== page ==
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What is the overlap and difference between Workforce Planning and Micro Design?

Published by OrgVue

Ensuring you have the right number of people with the right competencies in the right roles at the right time and place. Is that Workforce Planning or Micro design? Seems like Micro design to me… also seems like workforce planning to me. So, what is the difference?

Below is a list of the five main differences.

Ad-hoc vs. Ongoing

Micro design happens every now and again. It is one of those stand back, work it through types of activities.

Workforce planning (and management) is constant. Employees are constantly moving on to new roles or organisations. It is constantly in flux and needs constant management.

Strategic in nature vs. operational, tactical and reactive

In other words, Micro Design is more strategic in nature. It is about defining where you need to go. Workforce planning & management is about getting you there. They are therefore totally symbiotic. They need each other. Doing workforce planning without a clear Micro Design is like driving somewhere without a map or even a destination in mind.

About defining the “Role” vs. Planning & Execution

It is all in the words. Micro “Design” is just that: designing and defining roles. Roles are made up of objectives; accountabilities; competencies; number of FTEs required for each role; where the role sits organisationally and where the role reports to. The end result is the “Job Spec” or “Role Description”.

Workforce Planning is about who will fill the role. It is about people. It is therefore about compromise because there is rarely a perfect fit between the list of candidates and the job description. Knowing what is truly essential vs. desirable in order to make trade-offs between candidates is a large part of the selection process. Moving on from recruitment to Learning & Development, what training needs to be provided to close the gaps between this ideal and actual competencies? What competencies need closing in what order? How do you even know they have been closed?

Idealistic vs. Pragmatic

In other words, Micro design is about the ideal. It is defining the perfect solution. But reality never lives up to that perfect image. There are always rough edge and human frailties. This is why there is a limit to what can be done by a machine or software programme. Judgement always needs to be applied.

“As-Is vs. To-Be” vs. Time series

What is the As-Is situation and the To-Be design? How and where do they differ? What are the improvements? How big is the change? What is the impact going to be?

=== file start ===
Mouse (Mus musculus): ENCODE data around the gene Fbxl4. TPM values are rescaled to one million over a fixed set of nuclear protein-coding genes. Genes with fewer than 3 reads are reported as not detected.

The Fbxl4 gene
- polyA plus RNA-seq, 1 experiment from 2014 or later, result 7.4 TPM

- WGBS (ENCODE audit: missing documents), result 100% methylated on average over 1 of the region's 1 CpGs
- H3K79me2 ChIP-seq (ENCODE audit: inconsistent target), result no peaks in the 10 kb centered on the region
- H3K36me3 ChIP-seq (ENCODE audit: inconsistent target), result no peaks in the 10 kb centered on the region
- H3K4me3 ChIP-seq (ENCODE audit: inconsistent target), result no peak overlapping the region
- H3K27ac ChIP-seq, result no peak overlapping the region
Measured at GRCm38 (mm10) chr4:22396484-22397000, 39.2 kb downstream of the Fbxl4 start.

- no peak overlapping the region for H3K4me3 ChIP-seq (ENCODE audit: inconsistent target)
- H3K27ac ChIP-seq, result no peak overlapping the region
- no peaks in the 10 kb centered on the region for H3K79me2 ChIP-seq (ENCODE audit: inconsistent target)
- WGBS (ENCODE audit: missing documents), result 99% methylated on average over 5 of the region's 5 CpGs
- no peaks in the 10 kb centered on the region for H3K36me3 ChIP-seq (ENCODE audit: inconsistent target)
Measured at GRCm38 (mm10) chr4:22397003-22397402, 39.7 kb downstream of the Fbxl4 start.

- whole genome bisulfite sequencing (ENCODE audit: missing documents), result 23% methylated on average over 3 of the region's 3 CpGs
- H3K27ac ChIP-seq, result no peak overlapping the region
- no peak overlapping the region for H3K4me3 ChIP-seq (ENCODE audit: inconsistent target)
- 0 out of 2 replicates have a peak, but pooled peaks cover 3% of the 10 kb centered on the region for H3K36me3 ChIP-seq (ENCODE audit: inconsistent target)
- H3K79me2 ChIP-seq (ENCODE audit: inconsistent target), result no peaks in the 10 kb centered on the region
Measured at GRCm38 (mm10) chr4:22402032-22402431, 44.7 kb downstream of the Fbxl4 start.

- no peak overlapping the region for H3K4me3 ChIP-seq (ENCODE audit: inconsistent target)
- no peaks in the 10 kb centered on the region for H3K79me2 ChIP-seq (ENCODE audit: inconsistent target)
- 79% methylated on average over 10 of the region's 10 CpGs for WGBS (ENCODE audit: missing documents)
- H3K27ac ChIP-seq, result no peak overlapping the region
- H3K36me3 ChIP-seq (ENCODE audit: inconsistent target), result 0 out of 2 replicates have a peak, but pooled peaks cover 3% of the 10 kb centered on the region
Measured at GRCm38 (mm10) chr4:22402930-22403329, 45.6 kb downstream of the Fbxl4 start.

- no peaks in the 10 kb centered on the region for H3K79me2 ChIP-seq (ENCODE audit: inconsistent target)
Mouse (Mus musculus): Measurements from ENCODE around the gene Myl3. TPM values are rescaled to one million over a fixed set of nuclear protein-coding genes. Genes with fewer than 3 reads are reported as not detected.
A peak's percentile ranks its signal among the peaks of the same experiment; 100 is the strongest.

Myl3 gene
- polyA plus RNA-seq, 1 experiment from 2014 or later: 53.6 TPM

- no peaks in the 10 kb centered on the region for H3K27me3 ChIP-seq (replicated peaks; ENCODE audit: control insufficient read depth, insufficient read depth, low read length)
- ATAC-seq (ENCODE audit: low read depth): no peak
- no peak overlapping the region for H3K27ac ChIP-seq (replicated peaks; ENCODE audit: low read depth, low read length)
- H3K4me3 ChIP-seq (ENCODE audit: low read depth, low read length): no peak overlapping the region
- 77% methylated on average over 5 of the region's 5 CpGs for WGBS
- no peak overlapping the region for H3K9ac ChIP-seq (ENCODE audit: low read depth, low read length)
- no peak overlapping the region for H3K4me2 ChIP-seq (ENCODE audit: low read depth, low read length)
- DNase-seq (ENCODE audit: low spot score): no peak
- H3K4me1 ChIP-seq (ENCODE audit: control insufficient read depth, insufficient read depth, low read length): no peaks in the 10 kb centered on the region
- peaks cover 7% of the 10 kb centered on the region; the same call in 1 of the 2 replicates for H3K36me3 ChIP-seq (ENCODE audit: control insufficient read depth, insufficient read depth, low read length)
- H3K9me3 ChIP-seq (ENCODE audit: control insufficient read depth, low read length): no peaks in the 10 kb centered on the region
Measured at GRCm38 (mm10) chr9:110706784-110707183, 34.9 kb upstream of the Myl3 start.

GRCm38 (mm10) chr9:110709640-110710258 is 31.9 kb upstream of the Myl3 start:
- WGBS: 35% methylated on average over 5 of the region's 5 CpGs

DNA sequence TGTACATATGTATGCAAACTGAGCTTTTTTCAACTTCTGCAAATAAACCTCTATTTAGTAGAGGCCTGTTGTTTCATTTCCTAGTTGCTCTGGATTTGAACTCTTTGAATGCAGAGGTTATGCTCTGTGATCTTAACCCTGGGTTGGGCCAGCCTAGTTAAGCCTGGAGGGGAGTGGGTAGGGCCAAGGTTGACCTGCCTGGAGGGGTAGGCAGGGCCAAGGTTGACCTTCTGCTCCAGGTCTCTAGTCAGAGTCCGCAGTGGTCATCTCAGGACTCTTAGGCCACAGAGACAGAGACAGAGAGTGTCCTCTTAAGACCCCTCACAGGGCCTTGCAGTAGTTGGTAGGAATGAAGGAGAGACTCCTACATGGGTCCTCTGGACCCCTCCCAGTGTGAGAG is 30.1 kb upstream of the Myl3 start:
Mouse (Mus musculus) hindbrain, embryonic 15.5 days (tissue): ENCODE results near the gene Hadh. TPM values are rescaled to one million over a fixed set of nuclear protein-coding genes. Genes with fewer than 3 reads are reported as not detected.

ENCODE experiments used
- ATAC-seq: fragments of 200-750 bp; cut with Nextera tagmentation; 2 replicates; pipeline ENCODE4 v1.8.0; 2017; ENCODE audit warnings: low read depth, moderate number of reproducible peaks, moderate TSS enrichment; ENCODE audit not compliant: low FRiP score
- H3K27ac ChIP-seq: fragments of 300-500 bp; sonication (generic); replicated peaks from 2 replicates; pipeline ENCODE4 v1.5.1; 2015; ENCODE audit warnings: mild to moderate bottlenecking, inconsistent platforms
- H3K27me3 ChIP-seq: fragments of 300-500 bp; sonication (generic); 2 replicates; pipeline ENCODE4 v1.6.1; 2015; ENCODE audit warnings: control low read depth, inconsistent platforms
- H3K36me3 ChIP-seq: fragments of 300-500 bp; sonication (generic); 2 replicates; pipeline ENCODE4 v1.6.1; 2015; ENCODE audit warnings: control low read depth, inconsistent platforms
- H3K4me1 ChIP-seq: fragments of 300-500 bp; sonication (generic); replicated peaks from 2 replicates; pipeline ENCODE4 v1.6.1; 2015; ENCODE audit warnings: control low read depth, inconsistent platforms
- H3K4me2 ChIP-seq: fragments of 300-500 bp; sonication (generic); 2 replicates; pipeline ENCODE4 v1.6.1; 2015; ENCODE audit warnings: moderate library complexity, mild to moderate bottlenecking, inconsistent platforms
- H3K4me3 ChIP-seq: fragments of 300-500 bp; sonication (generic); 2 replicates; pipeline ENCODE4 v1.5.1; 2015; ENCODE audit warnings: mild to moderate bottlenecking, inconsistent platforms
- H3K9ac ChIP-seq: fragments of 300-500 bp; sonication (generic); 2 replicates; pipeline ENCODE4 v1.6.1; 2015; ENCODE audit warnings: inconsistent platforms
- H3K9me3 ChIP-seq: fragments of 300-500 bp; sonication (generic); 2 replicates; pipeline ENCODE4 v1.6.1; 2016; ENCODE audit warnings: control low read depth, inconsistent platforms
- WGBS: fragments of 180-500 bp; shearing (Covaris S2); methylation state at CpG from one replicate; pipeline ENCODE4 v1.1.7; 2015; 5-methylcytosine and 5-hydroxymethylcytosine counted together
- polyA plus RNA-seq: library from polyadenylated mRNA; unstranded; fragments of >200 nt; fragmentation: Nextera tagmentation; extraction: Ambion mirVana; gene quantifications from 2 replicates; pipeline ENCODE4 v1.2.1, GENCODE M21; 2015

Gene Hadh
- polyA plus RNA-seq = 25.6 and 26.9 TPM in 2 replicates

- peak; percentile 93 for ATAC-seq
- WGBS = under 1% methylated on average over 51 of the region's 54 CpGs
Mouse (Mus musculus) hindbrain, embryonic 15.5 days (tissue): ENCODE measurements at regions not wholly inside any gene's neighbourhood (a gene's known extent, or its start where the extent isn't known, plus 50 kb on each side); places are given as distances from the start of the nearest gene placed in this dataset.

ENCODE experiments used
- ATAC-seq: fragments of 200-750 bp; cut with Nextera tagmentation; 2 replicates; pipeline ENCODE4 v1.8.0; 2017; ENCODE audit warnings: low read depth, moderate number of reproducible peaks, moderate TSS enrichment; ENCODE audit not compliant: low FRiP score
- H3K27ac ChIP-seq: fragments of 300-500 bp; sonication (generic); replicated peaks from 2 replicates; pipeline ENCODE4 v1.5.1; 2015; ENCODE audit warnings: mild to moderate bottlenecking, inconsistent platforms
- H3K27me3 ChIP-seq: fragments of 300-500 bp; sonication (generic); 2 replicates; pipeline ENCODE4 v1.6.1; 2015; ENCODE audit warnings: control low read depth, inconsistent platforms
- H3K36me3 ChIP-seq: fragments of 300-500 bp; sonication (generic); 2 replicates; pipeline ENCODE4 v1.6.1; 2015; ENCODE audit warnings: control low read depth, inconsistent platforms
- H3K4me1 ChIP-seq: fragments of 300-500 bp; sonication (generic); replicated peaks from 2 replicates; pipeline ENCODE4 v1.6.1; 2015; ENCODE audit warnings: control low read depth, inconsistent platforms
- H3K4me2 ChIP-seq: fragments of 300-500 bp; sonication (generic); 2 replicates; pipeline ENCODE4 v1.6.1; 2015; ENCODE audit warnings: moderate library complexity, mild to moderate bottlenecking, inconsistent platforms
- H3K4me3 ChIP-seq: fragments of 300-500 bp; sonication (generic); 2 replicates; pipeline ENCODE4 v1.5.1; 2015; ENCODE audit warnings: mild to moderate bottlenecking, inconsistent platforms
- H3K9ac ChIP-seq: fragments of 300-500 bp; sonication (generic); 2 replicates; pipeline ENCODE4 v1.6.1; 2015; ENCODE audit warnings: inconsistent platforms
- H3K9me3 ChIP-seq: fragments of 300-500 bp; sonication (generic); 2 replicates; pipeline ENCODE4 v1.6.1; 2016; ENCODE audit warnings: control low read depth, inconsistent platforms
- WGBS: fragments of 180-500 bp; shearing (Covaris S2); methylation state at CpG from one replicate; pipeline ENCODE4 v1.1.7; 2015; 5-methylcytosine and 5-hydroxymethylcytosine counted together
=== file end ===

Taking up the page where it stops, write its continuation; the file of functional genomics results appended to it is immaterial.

How many FTEs are required by role by geography by month/quarter? It isn’t just about two states (As-Is vs. To-Be). It is about the transition of those states, broken into months/quarters into the future. In reality, the To-Be will never be reached because too much changes. The whole concept of “steady state” is a misnomer. In fact, knowing how the plan changes is pretty insightful and worth reflecting on.

Why bother with the distinction?

One of the questions a colleague asked me while reading a draft of this blog was why bother with the distinction between the two things?

Because:

The term “Workforce Planning” is a highly used and recognised term. It means a great deal to a great number of people. In that context, we are also defining a new term, “Micro Design”. Micro Design is one of the 3 elements of our Organisation Design process – Macro; Micro; Making it Real (MiR). Because there are overlaps, I thought it was important to distinguish between the two. This then provides greater clarity on what each separate term therefore means. The difference helps understand each concept.

In summary, the two concepts are closely related. Ideally the Micro Design should lead to workforce planning and management. Both cover the detail of making an organisation work. But they are distinctly different. Design vs. Execution; Strategic vs. Operational; Ad-hoc vs. Ongoing… good design will make implementation workable and implementable. Workforce planning and management are crucial elements in the implementation. In all likelihood those doing the design won’t be doing the workforce management. They may not even talk nor understand the impact they have on each other.

Given how closely linked these two activities are, one wonders how successful either can be without the other?